I trying my hand at core.logic which has always interested me but it has a steep learning curve. The domain I am mostly interested in is constraint satisfaction problems. For example if I have the following function, how can I translate this into a core.logic function that can be used in two ways.

Given some input return true or false (same as current impl)

Return a list of all combinations that would result in the function returning true. This is the true power of core.logic.

(defn my-exp
[a b c]
(and (= a "a") (= c "c")
(or (= b "b") (not= b "r"))))

My attempts at translating this involves nested conde. The problem with that is that the return values are not what I expect.

Update:
Here is one way I find some success but it feels strange to just put the original code inside project.

(l/run* [q a b c]
(l/membero a ["a" "r"])
(l/membero b ["b" "r" "a"])
(l/membero c ["a" "c"])
(l/project [a b c]
(l/== q (and (= a "a") (= c "c")
(or (= b "b") (not= b "r"))))
))

Sorry about the quality of this query. The example is just an example showing a type of expression I would like to be able to express. What im looking for is a generic way to translate logic expressions for some set of variables containing strings. The logic expressions contain the following operators (and not or = not=). What would be the generic way to think about such a transformation?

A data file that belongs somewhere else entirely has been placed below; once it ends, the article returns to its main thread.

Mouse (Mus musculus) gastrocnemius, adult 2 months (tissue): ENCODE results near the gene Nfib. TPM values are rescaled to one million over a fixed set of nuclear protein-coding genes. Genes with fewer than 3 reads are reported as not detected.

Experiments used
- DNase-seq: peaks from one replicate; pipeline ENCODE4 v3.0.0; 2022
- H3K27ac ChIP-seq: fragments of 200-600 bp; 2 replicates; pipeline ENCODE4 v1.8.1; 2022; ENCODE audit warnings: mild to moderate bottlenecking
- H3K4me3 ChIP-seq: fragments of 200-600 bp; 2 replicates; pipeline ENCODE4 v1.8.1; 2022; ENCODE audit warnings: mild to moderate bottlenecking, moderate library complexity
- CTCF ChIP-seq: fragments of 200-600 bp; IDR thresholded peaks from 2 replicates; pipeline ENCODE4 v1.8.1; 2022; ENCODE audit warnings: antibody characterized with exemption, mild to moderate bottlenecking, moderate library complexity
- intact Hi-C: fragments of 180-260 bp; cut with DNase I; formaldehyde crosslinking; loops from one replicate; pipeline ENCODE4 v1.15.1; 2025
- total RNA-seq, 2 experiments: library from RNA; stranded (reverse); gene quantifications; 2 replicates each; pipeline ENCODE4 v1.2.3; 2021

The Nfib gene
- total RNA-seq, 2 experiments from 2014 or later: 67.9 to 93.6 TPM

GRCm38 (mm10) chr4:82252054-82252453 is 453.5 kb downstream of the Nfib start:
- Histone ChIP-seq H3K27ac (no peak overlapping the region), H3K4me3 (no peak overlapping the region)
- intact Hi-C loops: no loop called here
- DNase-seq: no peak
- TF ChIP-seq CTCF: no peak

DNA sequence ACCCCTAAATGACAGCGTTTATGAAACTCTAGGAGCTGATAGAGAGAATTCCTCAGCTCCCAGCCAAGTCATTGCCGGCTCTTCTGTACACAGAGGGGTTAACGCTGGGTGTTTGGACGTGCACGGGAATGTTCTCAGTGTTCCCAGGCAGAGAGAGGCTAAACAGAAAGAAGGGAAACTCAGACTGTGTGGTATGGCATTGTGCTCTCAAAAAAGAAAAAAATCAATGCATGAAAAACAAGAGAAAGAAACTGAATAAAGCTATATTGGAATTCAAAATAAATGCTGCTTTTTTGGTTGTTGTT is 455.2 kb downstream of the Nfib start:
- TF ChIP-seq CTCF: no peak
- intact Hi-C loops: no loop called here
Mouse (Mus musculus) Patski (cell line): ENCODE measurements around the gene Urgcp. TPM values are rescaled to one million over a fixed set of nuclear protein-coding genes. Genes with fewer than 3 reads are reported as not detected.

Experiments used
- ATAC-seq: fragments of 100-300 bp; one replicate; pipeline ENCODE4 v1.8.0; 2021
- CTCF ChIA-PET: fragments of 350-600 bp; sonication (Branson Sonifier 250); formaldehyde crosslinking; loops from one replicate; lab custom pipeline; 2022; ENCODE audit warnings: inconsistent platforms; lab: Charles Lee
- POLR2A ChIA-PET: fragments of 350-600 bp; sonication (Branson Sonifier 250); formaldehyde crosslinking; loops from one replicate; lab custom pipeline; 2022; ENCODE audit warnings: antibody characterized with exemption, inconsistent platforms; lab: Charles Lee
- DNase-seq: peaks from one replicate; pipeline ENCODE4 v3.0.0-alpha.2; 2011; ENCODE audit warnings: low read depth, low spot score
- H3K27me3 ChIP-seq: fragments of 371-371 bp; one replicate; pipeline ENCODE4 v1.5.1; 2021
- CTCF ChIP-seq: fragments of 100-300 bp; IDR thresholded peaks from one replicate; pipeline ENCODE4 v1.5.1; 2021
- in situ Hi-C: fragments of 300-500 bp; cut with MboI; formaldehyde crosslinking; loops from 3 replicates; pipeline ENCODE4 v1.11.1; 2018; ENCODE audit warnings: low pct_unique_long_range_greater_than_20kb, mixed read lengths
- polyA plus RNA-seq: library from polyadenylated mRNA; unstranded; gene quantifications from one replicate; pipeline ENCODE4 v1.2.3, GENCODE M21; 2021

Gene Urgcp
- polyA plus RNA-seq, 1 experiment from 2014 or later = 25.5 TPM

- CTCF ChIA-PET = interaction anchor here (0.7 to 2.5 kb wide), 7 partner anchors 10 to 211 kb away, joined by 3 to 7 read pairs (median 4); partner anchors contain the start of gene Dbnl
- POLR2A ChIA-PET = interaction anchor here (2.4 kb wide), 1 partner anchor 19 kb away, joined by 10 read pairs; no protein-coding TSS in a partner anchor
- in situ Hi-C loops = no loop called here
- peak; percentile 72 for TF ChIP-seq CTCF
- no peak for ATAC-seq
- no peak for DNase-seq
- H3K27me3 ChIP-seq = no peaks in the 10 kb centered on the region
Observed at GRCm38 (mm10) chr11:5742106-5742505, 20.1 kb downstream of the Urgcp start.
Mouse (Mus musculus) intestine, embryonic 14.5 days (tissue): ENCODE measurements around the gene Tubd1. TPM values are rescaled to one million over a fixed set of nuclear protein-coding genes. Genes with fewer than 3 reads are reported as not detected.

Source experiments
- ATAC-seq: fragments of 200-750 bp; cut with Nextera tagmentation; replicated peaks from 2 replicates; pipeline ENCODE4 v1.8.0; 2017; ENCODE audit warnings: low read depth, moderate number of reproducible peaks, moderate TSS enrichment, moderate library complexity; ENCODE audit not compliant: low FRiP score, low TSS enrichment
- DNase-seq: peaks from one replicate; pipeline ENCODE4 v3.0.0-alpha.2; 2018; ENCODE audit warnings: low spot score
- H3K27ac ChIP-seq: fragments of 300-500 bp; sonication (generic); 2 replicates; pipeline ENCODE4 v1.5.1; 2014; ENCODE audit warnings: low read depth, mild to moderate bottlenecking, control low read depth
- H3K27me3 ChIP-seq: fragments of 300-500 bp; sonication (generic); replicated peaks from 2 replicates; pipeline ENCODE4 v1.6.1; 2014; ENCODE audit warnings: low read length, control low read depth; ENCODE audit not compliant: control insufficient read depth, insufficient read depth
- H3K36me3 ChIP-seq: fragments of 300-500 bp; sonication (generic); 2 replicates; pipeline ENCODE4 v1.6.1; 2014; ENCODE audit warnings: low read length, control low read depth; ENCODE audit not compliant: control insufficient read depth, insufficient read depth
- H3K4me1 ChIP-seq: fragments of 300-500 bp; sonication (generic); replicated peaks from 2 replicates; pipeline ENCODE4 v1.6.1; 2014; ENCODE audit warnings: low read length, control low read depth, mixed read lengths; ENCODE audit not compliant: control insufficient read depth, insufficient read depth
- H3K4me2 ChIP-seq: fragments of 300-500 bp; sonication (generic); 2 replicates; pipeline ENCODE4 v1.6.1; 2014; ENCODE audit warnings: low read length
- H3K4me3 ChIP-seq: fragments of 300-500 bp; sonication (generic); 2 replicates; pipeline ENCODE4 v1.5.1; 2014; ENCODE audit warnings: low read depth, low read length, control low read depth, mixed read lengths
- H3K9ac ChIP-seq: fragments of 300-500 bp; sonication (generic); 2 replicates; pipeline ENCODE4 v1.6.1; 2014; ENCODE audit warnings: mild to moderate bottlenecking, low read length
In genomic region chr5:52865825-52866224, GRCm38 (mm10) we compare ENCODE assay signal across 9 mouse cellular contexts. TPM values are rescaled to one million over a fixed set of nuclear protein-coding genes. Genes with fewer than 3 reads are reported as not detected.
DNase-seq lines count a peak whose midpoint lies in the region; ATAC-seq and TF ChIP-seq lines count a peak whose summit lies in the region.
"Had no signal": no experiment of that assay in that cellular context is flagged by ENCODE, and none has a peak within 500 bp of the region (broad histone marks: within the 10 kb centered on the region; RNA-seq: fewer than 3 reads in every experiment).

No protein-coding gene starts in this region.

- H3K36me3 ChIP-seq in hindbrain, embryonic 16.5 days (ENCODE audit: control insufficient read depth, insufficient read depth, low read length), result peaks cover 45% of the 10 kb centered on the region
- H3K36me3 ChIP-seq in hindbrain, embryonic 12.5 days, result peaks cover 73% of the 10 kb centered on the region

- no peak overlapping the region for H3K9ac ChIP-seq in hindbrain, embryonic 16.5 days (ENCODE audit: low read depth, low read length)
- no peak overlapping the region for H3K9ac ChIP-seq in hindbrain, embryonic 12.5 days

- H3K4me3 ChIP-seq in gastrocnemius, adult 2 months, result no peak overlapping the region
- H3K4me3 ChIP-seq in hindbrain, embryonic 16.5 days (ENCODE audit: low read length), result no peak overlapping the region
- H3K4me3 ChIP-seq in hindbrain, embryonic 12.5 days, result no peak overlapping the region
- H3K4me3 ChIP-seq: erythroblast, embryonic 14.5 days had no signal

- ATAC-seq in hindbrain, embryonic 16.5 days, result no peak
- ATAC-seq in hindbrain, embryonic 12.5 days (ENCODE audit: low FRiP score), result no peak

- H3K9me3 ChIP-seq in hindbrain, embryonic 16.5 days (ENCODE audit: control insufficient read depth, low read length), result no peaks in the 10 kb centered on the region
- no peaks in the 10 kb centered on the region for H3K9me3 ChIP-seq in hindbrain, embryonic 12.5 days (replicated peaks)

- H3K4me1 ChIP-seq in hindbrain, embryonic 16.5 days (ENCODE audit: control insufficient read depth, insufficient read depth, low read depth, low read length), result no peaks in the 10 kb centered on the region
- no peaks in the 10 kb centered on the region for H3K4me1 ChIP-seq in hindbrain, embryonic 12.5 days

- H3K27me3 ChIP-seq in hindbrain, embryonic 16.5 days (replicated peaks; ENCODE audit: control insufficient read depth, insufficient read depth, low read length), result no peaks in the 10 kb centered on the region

In the example the domain is just made up. I real life the domains will be a set of strings over which there are some constraints.

My example provide 2 solutions: ([true "a" "b" "c"] [true "a" "a" "c"])

The use of project here is probably not really needed?

(l/run* [a b c]
(l/membero a ["a" "r"])
(l/membero b ["b" "r" "a"])
(l/membero c ["a" "c"])
;; implicit AND by just adding expressions:
(l/== a "a")
(l/== c "c")
(l/conde ;; "OR"
[(l/== b "b")]
[(l/!= b "r")]))

gives:

(["a" "b" "c"] ["a" "b" "c"] ["a" "a" "c"])

But this is slighly confusing, since the clause b = “b” and the clause b != “r” is counted as two different clauses (solutions) but can reach satisfaction when b has the same values in two different cases.

Using conda or condu as the OR clause seems to work, because they terminate differently than conde.

(l/run* [a b c]
(l/membero a ["a" "r"])
(l/membero b ["b" "r" "a"])
(l/membero c ["a" "c"])
(l/== a "a")
(l/== c "c")
(l/condu
[(l/== b "b")]
[(l/!= b "r")]))